The Photonics Institute Board of Officers is comprised of:

  • Andrew Kennedy, Chair (Governor appointee)
  • Anne Kress (Governor appointee)
  • Alexander Cartwright (Governor appointee)
  • Ronald Goldblatt (SUNY Poly appointee)
  • Paul Tolley (SUNY Poly appointee)
  • Ryne Raffaele (RIT appointee)
  • Rob Clark (U of R appointee)

Andrew Kennedy serves as the Deputy Director of State Operations overseeing the day-to-day management of state government. Previously, Mr. Kennedy served as the Governor’s Assistant Secretary for Economic Development coordinating the development and management of the State’s economic development and housing efforts. Prior to joining the Governor’s staff, Andrew worked over a decade at the New York State Division of Budget and for the New York State Assembly where he developed a detailed understanding of New York’s fiscal and economic development policies and programs. Mr. Kennedy holds a master’s degree in Public Administration from the Nelson A. Rockefeller College of Public Affairs and Policy and a bachelor’s degree from Siena College in Political Science.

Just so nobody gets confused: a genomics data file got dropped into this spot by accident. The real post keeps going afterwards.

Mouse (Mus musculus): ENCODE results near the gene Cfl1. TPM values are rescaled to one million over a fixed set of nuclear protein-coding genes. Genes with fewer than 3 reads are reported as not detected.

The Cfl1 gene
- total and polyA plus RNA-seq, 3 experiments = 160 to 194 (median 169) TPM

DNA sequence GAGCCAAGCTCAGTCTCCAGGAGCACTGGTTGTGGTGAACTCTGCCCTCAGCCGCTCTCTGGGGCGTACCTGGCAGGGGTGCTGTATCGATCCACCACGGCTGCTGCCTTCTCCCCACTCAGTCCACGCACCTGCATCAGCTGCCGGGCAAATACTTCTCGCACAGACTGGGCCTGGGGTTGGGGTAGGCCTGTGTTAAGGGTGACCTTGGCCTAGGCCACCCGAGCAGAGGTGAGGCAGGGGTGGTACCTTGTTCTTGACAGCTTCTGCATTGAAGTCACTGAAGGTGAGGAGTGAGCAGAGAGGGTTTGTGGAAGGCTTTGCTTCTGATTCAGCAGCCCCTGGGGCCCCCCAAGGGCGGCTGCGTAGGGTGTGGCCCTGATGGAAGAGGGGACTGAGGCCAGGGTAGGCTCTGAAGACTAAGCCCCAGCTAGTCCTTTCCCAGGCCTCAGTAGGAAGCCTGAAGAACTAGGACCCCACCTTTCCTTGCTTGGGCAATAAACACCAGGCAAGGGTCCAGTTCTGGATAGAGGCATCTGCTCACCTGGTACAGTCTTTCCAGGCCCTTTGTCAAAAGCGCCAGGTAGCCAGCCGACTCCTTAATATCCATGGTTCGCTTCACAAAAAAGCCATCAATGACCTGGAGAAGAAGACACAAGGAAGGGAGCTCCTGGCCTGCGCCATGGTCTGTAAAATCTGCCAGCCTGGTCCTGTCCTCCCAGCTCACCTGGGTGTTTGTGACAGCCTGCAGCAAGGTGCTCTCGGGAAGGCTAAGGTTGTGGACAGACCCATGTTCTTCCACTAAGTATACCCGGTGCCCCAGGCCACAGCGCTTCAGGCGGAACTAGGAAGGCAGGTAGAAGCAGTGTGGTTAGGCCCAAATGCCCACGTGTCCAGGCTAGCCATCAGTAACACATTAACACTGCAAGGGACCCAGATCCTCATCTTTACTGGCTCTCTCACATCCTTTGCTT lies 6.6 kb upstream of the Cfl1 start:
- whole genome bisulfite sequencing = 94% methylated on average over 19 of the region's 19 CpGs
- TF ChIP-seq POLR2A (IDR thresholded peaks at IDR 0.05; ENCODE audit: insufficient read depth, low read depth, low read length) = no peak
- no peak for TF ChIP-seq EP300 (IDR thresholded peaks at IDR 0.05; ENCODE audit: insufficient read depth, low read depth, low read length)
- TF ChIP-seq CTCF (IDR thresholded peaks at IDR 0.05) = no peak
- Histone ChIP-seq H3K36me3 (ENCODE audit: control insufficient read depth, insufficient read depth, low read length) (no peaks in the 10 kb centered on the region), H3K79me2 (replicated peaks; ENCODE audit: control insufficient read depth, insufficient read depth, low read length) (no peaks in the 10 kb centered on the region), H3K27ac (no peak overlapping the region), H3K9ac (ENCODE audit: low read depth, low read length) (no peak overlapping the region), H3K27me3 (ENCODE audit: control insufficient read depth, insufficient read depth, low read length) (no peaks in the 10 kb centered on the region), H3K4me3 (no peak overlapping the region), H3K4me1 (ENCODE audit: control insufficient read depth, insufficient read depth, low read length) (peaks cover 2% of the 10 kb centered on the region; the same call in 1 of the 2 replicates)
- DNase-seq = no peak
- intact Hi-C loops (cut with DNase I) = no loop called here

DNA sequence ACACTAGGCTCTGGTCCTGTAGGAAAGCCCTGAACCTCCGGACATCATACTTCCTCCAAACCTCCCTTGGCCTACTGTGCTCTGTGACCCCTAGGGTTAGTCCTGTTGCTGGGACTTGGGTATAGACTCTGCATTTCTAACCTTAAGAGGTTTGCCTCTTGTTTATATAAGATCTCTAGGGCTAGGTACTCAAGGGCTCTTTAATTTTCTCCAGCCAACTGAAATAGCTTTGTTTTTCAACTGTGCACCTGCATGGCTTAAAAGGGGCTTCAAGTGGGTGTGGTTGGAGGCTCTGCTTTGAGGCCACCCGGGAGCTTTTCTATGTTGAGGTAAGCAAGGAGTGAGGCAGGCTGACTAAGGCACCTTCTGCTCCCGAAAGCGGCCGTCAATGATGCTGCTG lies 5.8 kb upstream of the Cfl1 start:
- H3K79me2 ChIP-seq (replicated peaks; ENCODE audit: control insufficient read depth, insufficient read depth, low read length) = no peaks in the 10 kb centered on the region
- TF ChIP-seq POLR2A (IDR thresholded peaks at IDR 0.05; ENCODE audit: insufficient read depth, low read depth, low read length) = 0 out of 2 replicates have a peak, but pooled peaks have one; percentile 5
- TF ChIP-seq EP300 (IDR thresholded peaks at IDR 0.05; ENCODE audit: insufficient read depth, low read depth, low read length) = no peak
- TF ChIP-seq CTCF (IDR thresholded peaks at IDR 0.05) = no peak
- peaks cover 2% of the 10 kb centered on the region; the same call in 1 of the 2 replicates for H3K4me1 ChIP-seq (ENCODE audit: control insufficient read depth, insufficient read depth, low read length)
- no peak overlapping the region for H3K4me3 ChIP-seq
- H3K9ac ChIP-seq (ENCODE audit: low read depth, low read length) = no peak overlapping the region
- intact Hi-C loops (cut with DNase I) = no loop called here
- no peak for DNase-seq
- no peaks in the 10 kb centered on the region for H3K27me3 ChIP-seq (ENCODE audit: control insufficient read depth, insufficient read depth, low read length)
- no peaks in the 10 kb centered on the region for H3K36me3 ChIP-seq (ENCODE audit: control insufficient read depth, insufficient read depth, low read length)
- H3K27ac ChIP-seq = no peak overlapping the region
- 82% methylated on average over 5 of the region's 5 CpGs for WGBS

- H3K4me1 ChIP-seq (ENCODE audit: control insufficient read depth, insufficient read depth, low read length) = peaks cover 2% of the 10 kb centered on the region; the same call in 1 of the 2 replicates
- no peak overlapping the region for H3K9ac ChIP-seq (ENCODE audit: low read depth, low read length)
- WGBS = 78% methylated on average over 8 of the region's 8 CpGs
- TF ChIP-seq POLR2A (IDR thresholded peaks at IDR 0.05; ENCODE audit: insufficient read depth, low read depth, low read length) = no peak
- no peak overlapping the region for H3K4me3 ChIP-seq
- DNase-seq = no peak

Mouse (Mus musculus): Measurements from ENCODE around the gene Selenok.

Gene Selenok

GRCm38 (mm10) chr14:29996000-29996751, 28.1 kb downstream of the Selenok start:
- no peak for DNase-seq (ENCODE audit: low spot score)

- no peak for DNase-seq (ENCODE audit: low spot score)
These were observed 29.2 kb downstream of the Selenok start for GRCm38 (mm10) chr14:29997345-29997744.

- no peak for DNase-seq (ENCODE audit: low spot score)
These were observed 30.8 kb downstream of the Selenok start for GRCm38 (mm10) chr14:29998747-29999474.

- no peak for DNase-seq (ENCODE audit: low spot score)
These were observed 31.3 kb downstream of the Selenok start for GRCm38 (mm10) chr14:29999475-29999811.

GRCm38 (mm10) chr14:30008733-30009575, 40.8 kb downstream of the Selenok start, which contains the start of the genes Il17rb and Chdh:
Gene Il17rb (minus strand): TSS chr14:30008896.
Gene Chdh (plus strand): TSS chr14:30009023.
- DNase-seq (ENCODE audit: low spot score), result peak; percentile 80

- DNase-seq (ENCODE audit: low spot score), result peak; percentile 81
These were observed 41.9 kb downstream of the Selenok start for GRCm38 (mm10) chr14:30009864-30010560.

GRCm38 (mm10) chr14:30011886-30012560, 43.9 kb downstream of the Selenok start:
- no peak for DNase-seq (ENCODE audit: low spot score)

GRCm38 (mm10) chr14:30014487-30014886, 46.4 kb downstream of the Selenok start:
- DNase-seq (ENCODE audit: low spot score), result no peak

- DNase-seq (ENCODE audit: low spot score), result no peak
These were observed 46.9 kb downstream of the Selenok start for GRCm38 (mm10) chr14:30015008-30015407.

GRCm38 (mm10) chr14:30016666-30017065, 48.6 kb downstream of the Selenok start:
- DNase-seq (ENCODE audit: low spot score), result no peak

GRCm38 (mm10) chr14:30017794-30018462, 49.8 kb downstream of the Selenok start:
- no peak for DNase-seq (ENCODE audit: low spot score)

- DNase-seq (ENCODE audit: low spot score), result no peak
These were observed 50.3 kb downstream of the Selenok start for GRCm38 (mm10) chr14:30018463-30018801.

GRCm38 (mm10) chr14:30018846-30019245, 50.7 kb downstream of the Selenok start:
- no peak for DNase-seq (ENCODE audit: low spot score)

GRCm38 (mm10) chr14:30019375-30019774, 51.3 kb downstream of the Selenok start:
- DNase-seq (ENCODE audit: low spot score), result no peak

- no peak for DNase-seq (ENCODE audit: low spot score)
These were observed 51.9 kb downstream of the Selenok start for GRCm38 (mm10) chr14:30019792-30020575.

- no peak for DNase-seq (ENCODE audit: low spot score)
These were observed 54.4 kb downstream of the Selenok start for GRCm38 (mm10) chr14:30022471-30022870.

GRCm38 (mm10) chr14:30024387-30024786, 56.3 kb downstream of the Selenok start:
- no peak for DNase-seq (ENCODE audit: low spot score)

Anne M. Kress has served as president of Monroe Community College in Rochester, New York since 2009. Her career spans more than 20 years in higher education with special interests in topics relating to student access and success, global education, workforce development, technology, and the intersection between traditional liberal education and essential 21st century learning outcomes.

Kress currently serves on New York Governor Andrew Cuomo’s Regional Economic Development Council and has been involved in state higher education policy in New York and Florida. Locally, she serves on the boards of the Rochester Business Alliance, Greater Rochester Enterprise, United Way of Greater Rochester, and the Hillside Work-Scholarship Connection. Kress has been honored by the New York State Senate as a Woman of Distinction, by the Women’s Council of the Rochester Business Alliance with its Athena Award, and by the Rochester YWCA with its Empowering Women award. Nationally, she serves on boards, commissions, and councils for organizations including the League for Innovation in the Community College, AACC, ACE, ETS and the Council on Foreign Relations, and is a frequent presenter at national conferences and meetings.

She earned a doctorate in higher education administration, master’s and bachelor’s degrees in English, and a bachelor’s degree with honors in finance all from the University of Florida. In 2012, Kress was named an outstanding alumna by the University of Florida’s Institute of Higher Education.